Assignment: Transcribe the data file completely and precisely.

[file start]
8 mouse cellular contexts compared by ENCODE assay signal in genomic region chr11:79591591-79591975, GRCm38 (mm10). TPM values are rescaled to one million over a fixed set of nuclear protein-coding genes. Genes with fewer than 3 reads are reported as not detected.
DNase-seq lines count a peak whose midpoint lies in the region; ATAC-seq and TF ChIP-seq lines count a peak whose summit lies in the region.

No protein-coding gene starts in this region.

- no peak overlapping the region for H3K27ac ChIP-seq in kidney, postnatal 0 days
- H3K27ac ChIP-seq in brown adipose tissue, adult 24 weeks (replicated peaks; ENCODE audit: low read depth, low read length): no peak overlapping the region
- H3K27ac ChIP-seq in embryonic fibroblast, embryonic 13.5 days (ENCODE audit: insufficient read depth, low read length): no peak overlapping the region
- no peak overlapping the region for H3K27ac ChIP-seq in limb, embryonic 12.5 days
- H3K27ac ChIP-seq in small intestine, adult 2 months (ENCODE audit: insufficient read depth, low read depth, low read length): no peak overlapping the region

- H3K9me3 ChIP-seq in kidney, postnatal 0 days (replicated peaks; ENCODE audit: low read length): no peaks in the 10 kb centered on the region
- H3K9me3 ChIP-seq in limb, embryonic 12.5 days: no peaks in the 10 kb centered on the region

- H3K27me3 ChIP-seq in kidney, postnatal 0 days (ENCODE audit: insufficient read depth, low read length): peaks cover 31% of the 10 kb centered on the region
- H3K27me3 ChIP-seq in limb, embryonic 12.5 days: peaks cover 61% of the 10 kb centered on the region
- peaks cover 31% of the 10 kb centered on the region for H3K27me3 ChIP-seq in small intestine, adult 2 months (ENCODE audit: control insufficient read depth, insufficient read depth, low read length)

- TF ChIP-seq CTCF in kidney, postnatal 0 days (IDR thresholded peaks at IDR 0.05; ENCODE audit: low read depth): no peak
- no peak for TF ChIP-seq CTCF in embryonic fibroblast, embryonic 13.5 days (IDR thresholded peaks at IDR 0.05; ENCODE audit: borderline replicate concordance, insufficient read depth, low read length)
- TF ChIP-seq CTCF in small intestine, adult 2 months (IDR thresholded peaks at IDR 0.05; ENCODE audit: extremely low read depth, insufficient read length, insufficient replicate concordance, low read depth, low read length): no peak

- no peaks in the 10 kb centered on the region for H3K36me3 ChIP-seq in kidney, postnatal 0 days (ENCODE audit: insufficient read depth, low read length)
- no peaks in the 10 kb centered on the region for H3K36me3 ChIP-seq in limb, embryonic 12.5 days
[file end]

8 mouse cellular contexts compared by ENCODE assay signal in genomic region chr11:79591591-79591975, GRCm38 (mm10). TPM values are rescaled to one million over a fixed set of nuclear protein-coding genes. Genes with fewer than 3 reads are reported as not detected.
DNase-seq lines count a peak whose midpoint lies in the region; ATAC-seq and TF ChIP-seq lines count a peak whose summit lies in the region.

No protein-coding gene starts in this region.

- no peak overlapping the region for H3K27ac ChIP-seq in kidney, postnatal 0 days
- H3K27ac ChIP-seq in brown adipose tissue, adult 24 weeks (replicated peaks; ENCODE audit: low read depth, low read length): no peak overlapping the region
- H3K27ac ChIP-seq in embryonic fibroblast, embryonic 13.5 days (ENCODE audit: insufficient read depth, low read length): no peak overlapping the region
- no peak overlapping the region for H3K27ac ChIP-seq in limb, embryonic 12.5 days
- H3K27ac ChIP-seq in small intestine, adult 2 months (ENCODE audit: insufficient read depth, low read depth, low read length): no peak overlapping the region

- H3K9me3 ChIP-seq in kidney, postnatal 0 days (replicated peaks; ENCODE audit: low read length): no peaks in the 10 kb centered on the region
- H3K9me3 ChIP-seq in limb, embryonic 12.5 days: no peaks in the 10 kb centered on the region

- H3K27me3 ChIP-seq in kidney, postnatal 0 days (ENCODE audit: insufficient read depth, low read length): peaks cover 31% of the 10 kb centered on the region
- H3K27me3 ChIP-seq in limb, embryonic 12.5 days: peaks cover 61% of the 10 kb centered on the region
- peaks cover 31% of the 10 kb centered on the region for H3K27me3 ChIP-seq in small intestine, adult 2 months (ENCODE audit: control insufficient read depth, insufficient read depth, low read length)

- TF ChIP-seq CTCF in kidney, postnatal 0 days (IDR thresholded peaks at IDR 0.05; ENCODE audit: low read depth): no peak
- no peak for TF ChIP-seq CTCF in embryonic fibroblast, embryonic 13.5 days (IDR thresholded peaks at IDR 0.05; ENCODE audit: borderline replicate concordance, insufficient read depth, low read length)
- TF ChIP-seq CTCF in small intestine, adult 2 months (IDR thresholded peaks at IDR 0.05; ENCODE audit: extremely low read depth, insufficient read length, insufficient replicate concordance, low read depth, low read length): no peak

- no peaks in the 10 kb centered on the region for H3K36me3 ChIP-seq in kidney, postnatal 0 days (ENCODE audit: insufficient read depth, low read length)
- no peaks in the 10 kb centered on the region for H3K36me3 ChIP-seq in limb, embryonic 12.5 days